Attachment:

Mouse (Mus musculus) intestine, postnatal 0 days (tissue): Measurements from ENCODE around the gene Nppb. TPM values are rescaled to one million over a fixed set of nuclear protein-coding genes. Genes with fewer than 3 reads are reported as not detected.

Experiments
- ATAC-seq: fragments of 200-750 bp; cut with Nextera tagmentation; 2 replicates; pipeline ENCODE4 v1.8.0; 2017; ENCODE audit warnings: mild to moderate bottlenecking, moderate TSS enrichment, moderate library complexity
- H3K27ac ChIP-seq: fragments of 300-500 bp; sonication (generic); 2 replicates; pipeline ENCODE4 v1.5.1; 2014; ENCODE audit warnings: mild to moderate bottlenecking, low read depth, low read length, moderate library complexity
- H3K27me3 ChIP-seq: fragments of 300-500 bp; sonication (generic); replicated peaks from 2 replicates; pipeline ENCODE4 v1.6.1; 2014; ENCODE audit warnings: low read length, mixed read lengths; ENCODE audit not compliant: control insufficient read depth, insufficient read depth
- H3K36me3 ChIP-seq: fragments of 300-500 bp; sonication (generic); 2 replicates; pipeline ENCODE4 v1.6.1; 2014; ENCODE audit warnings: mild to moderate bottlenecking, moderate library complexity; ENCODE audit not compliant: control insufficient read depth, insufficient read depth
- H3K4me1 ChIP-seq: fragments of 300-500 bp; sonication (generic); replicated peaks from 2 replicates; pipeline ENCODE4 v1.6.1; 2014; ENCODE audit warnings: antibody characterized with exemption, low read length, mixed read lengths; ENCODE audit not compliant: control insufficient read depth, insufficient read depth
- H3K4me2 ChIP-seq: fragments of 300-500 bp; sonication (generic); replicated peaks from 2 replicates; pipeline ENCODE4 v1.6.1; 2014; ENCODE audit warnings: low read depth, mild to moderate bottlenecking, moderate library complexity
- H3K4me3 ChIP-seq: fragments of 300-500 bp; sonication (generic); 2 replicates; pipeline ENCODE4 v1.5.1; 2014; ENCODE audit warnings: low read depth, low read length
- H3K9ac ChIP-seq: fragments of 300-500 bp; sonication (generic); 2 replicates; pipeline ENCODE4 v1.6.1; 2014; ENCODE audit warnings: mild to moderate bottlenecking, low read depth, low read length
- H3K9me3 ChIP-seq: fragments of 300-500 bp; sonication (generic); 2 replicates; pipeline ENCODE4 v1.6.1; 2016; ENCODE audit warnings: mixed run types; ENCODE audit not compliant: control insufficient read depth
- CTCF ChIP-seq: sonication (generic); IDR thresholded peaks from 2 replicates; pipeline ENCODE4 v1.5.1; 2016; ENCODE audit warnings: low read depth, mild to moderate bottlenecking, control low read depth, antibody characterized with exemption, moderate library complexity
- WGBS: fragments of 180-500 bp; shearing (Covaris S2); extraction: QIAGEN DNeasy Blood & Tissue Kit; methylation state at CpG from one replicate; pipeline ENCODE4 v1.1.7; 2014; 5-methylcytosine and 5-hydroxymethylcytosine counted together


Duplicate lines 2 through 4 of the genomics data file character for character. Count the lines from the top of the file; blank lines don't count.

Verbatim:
Experiments
- ATAC-seq: fragments of 200-750 bp; cut with Nextera tagmentation; 2 replicates; pipeline ENCODE4 v1.8.0; 2017; ENCODE audit warnings: mild to moderate bottlenecking, moderate TSS enrichment, moderate library complexity
- H3K27ac ChIP-seq: fragments of 300-500 bp; sonication (generic); 2 replicates; pipeline ENCODE4 v1.5.1; 2014; ENCODE audit warnings: mild to moderate bottlenecking, low read depth, low read length, moderate library complexity